“How did you go bankrupt?” a character in The Sun Also Rises asks over drinks. “Two ways,” the friend replies, “gradually, then suddenly.” As we watch public university systems furlough staff and threaten to shut their doors, we might ask the same question. In just the last few weeks, states from Missouri to Nevada to New Jersey have announced double-digit cuts to their higher education budgets, Vermont threatened to close all but its flagship campus, and the University of Ohio has announced layoffs in the hundreds and the shuttering of whole programs, from African American studies to Women, Gender, and Sexuality studies.
For state colleges and universities, trouble has been a long time coming. They have been in the cross hairs of neoliberalism since the late 1970s. Once-robust institutions offering free education to millions of students and stable, often unionized employment to hundreds of thousands of faculty and staff across the country, state colleges have seen their budgets go down sometimes by as much as 90% since the Reagan years. In the last decade alone, states slashed $9 billion from their higher education budgets.
Cost is perhaps the most visible sign of the years of austerity. When my mom attended UCLA as a working-class, first-generation student in the mid-1960s, she paid nothing. Tuition and fees at UCLA now run over $10,000 a year. Student debt nationwide last year topped one trillion dollars, with the average student loan burden around $30,000.
The other crisis is far less visible. Until the mid-1980s, three-quarters of all faculty were tenured or tenure-track. Today, two-thirds of university instruction is done by lecturers and adjuncts. These are faculty with no free-speech protections who are often on short-term contracts. Most adjuncts are paid between $2,000 and $5,000 per course, which works out to just above minimum wage. One adjunct in my own department said she calculated her hourly pay at under $3.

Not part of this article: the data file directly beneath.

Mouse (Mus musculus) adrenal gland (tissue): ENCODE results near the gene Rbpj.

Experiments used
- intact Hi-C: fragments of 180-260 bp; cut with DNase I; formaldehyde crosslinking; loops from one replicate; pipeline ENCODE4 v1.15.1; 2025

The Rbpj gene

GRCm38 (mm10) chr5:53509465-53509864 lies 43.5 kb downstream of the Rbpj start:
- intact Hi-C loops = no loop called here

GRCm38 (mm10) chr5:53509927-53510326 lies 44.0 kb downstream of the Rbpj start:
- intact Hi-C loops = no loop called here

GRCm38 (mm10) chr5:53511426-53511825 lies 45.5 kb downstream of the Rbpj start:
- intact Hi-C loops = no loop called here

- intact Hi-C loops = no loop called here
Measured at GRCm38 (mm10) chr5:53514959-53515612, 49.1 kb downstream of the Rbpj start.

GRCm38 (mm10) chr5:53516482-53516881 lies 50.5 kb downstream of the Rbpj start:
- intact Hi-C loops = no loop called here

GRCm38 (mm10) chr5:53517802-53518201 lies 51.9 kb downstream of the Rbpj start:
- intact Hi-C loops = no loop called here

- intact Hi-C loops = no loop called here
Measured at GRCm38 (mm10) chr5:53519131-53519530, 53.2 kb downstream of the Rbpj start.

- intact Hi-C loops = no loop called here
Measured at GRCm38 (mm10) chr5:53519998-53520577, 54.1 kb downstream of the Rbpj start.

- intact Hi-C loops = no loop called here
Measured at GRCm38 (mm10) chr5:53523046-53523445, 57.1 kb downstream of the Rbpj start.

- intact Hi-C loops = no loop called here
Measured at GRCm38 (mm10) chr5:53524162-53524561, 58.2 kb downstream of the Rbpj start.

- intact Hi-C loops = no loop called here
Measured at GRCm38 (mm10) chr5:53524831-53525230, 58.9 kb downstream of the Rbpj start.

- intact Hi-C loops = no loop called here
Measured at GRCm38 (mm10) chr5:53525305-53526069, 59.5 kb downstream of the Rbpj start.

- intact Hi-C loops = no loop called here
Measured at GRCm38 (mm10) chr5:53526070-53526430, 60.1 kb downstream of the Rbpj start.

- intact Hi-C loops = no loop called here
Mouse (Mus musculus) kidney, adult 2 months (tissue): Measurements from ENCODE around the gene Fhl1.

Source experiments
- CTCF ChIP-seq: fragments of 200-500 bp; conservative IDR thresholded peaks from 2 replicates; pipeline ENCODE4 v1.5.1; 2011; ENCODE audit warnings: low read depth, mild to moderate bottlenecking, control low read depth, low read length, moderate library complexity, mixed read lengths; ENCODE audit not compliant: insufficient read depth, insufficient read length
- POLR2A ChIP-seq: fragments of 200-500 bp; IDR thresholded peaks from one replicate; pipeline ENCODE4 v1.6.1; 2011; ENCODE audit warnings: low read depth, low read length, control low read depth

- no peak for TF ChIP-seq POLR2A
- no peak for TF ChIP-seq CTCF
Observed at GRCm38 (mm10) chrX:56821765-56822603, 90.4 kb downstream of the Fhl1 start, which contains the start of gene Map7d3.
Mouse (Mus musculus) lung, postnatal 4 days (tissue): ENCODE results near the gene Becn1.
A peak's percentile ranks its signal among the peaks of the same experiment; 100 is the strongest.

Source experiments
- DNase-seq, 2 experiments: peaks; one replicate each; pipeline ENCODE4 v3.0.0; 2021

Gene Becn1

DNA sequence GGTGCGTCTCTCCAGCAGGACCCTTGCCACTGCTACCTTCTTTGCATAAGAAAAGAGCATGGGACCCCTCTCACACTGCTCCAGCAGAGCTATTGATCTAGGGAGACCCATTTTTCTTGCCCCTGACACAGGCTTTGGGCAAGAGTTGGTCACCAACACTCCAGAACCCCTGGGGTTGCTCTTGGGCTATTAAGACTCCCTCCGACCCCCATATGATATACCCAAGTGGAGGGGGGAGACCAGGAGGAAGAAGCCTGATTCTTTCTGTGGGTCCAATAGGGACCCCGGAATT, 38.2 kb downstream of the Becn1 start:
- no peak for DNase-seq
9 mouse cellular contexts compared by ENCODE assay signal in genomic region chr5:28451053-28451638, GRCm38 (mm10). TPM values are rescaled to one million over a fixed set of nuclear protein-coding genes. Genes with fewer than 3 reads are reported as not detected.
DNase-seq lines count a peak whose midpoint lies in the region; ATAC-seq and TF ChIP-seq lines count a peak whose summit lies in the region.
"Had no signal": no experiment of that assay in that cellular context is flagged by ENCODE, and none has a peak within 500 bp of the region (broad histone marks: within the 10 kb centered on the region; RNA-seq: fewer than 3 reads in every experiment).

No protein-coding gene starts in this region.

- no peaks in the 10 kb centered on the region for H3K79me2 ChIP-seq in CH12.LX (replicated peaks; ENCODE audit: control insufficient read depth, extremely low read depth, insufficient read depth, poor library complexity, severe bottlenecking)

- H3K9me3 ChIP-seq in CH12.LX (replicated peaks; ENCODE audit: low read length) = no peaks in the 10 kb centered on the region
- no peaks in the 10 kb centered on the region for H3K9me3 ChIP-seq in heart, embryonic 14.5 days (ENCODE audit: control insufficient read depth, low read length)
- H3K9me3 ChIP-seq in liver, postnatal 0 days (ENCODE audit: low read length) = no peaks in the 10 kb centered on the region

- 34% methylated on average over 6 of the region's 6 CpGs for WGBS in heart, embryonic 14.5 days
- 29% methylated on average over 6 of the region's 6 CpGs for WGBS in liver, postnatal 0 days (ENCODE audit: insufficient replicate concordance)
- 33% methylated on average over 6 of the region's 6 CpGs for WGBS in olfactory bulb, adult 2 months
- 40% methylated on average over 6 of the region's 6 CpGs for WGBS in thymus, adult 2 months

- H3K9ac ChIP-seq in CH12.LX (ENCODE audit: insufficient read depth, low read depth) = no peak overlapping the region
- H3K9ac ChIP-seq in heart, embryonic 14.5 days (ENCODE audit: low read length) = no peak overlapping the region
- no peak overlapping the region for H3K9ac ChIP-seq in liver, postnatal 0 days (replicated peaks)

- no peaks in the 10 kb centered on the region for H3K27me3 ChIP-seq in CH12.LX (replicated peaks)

In short, low-wage temporary faculty teach highly indebted students, staffed often by outsourced food and service workers.
Yet the question remains: Why is the university such a site of neoliberal transformation? One needs to remember that the political rise of the New Right began not only as an assault on unions and affirmative action, but as an attack on the crown jewel of the public university system—the University of California. Ronald Reagan ran for governor of California against the “hippies” and Black Power protesters of Berkeley and UC San Diego. In a press conference two weeks after he introduced tuition for UC schools, he stated that making students pay for higher education would, “get rid of undesirables. Those there to agitate and not to study might think twice before they pay tuition—they might think twice how much they want to pay to carry a picket sign.” In an influential document written at the same time, Reagan adviser and future Supreme Court justice Lewis Powell characterized higher education not as a means to democratize society or for class advancement for lower- and middle-class students, but rather as an epic struggle between social norms and radical student and faculty culture.